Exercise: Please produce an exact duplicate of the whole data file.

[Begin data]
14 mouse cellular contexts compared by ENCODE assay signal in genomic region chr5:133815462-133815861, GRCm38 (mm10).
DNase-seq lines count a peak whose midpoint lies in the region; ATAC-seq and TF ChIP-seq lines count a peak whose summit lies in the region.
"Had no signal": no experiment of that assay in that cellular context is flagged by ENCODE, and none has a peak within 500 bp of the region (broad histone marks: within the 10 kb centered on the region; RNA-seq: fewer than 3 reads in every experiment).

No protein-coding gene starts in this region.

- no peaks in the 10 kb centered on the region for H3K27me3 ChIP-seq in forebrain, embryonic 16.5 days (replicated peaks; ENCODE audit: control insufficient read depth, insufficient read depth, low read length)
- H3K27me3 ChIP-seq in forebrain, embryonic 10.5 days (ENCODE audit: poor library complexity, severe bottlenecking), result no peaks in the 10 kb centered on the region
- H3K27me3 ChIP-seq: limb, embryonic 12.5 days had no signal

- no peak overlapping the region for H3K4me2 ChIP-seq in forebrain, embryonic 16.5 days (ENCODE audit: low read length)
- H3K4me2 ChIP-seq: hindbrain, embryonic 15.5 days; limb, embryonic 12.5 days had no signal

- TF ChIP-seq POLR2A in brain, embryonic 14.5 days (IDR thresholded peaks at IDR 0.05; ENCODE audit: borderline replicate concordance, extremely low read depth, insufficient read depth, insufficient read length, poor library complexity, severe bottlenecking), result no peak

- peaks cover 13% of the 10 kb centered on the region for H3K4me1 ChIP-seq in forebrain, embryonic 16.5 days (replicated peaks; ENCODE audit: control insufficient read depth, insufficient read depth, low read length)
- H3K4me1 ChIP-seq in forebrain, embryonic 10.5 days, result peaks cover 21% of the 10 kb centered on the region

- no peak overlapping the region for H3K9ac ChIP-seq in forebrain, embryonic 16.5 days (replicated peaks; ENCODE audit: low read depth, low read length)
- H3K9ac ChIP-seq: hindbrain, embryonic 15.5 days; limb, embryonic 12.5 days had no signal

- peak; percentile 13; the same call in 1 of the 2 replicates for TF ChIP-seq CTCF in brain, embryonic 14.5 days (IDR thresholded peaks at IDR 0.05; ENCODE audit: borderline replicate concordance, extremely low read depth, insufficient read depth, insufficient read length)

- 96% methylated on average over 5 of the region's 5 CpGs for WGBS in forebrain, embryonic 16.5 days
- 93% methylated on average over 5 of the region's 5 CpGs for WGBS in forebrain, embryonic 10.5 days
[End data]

14 mouse cellular contexts compared by ENCODE assay signal in genomic region chr5:133815462-133815861, GRCm38 (mm10).
DNase-seq lines count a peak whose midpoint lies in the region; ATAC-seq and TF ChIP-seq lines count a peak whose summit lies in the region.
"Had no signal": no experiment of that assay in that cellular context is flagged by ENCODE, and none has a peak within 500 bp of the region (broad histone marks: within the 10 kb centered on the region; RNA-seq: fewer than 3 reads in every experiment).

No protein-coding gene starts in this region.

- no peaks in the 10 kb centered on the region for H3K27me3 ChIP-seq in forebrain, embryonic 16.5 days (replicated peaks; ENCODE audit: control insufficient read depth, insufficient read depth, low read length)
- H3K27me3 ChIP-seq in forebrain, embryonic 10.5 days (ENCODE audit: poor library complexity, severe bottlenecking), result no peaks in the 10 kb centered on the region
- H3K27me3 ChIP-seq: limb, embryonic 12.5 days had no signal

- no peak overlapping the region for H3K4me2 ChIP-seq in forebrain, embryonic 16.5 days (ENCODE audit: low read length)
- H3K4me2 ChIP-seq: hindbrain, embryonic 15.5 days; limb, embryonic 12.5 days had no signal

- TF ChIP-seq POLR2A in brain, embryonic 14.5 days (IDR thresholded peaks at IDR 0.05; ENCODE audit: borderline replicate concordance, extremely low read depth, insufficient read depth, insufficient read length, poor library complexity, severe bottlenecking), result no peak

- peaks cover 13% of the 10 kb centered on the region for H3K4me1 ChIP-seq in forebrain, embryonic 16.5 days (replicated peaks; ENCODE audit: control insufficient read depth, insufficient read depth, low read length)
- H3K4me1 ChIP-seq in forebrain, embryonic 10.5 days, result peaks cover 21% of the 10 kb centered on the region

- no peak overlapping the region for H3K9ac ChIP-seq in forebrain, embryonic 16.5 days (replicated peaks; ENCODE audit: low read depth, low read length)
- H3K9ac ChIP-seq: hindbrain, embryonic 15.5 days; limb, embryonic 12.5 days had no signal

- peak; percentile 13; the same call in 1 of the 2 replicates for TF ChIP-seq CTCF in brain, embryonic 14.5 days (IDR thresholded peaks at IDR 0.05; ENCODE audit: borderline replicate concordance, extremely low read depth, insufficient read depth, insufficient read length)

- 96% methylated on average over 5 of the region's 5 CpGs for WGBS in forebrain, embryonic 16.5 days
- 93% methylated on average over 5 of the region's 5 CpGs for WGBS in forebrain, embryonic 10.5 days